Individual attractions, like food and skate rentals, will include a cost; however, the event will maintain its free-to-attend model, which it returned to in 2019 after several years of charging for attendance.

“We saw the vision of this prior to the Super Bowl, that a winter event would work in downtown Detroit, and what continued it was keeping it fresh and adding new activities,” Witz said. “Steady support from our stakeholders was important so we could offer all of this for free. We had a few years where we had to charge to come in, and we were excited to be able to offer this event to everyone (for free), and our sponsors are the reason why.”

Mount Brighton is one of the main sponsors of this year’s Winter Blast and will be bringing several of its ski instructors to help teach attendees how to ski on a custom-made snow hill built right off Cadillac Square.

“Everybody will get the chance to experience the joy of sliding down the hill,” said Beth Lohman, the general manager of Mount Brighton. “I think (Winter Blast) introduces the community to winter sports and the outdoors and how fun it is in the wintertime. It brings a message of inclusivity that this is for everyone, and we’re excited to be a part of it.”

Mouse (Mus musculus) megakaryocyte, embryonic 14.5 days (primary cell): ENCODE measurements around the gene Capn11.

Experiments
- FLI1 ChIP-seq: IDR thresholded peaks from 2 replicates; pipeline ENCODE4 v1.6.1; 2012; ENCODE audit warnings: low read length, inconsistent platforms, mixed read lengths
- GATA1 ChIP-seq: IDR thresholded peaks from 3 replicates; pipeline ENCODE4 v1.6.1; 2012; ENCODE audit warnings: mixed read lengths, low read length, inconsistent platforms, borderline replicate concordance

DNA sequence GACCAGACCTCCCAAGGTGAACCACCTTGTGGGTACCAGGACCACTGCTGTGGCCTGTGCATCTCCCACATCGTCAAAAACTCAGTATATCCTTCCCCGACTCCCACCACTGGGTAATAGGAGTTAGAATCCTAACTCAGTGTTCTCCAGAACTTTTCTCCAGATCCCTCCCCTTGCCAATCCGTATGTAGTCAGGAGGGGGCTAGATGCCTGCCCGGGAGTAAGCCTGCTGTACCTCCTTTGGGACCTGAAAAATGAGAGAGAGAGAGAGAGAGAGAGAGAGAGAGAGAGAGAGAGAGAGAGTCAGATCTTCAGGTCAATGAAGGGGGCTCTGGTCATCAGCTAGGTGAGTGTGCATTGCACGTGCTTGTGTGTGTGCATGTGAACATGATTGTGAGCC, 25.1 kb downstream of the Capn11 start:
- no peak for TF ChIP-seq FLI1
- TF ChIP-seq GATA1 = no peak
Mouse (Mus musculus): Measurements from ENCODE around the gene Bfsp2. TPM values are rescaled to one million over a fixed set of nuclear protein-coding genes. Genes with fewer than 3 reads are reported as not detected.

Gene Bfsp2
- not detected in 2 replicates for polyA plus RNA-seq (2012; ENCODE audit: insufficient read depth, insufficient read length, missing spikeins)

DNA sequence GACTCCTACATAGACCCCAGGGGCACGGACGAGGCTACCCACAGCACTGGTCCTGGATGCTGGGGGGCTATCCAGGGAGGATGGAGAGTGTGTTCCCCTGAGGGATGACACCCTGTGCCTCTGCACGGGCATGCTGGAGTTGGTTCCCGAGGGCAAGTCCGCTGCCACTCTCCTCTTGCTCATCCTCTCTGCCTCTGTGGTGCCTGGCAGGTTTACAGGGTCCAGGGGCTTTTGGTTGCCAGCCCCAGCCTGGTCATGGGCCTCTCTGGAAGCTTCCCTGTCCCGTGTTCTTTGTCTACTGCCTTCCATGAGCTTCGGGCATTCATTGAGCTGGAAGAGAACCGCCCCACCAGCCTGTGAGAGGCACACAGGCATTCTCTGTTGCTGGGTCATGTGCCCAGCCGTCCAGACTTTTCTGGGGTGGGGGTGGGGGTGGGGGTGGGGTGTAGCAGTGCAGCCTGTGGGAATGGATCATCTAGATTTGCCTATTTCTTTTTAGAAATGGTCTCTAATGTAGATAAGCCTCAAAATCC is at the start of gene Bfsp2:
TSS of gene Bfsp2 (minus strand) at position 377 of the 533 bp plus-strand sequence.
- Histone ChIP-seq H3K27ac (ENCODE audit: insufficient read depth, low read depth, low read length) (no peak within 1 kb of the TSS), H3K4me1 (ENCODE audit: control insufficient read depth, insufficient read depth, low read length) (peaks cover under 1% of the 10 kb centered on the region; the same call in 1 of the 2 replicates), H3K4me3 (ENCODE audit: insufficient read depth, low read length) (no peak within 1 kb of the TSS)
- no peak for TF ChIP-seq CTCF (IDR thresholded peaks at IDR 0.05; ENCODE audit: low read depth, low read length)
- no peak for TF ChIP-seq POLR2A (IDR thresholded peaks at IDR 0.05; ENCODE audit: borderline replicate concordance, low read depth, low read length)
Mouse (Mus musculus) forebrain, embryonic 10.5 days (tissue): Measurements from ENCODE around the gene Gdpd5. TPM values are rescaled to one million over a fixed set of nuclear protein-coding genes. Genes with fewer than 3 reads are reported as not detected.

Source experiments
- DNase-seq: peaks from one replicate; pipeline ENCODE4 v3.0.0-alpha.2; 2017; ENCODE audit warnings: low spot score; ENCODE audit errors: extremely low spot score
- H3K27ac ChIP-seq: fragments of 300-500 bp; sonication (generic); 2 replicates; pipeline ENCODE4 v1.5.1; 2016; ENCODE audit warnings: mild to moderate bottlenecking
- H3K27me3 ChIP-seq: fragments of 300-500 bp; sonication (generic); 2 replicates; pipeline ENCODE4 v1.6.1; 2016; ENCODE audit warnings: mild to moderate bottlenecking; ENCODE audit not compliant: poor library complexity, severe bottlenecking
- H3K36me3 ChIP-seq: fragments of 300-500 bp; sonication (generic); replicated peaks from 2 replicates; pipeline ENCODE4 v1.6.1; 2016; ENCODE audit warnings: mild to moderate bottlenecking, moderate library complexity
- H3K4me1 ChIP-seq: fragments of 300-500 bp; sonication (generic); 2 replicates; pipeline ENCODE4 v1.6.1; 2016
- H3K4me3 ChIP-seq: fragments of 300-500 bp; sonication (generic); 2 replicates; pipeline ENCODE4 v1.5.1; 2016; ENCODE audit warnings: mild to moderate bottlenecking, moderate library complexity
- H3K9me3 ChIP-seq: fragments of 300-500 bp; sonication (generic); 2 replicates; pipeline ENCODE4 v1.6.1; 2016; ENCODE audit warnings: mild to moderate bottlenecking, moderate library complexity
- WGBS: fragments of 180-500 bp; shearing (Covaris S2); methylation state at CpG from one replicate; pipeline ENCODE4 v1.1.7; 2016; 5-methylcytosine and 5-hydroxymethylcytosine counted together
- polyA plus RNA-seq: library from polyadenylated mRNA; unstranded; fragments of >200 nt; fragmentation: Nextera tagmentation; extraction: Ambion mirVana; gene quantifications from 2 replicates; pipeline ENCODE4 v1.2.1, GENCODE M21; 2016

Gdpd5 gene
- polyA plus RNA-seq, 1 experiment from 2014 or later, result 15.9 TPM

Jensen said that big public celebrations such as Winter Blast are part of what turns cities into thriving communities.

“I think any major city needs this type of programming,” she said. “You’re activating public spaces; it’s for the whole community, there’s something for everyone. There’s things like ice skating and ski lessons, which are very powerful to me because there are children who might never have the opportunity to go out to Mount Brighton. So bringing these things to the city is exposing our youth to different ways to be healthy.”

She added that it’s one of her favorite events that Detroit takes part in.

“I think it’s an opportunity to see the best of Detroit,” remarked Jensen. “It’s open to the public; you don’t have to have a ticket; you can try different food trucks; you can see people enjoying the best Detroit has to offer.”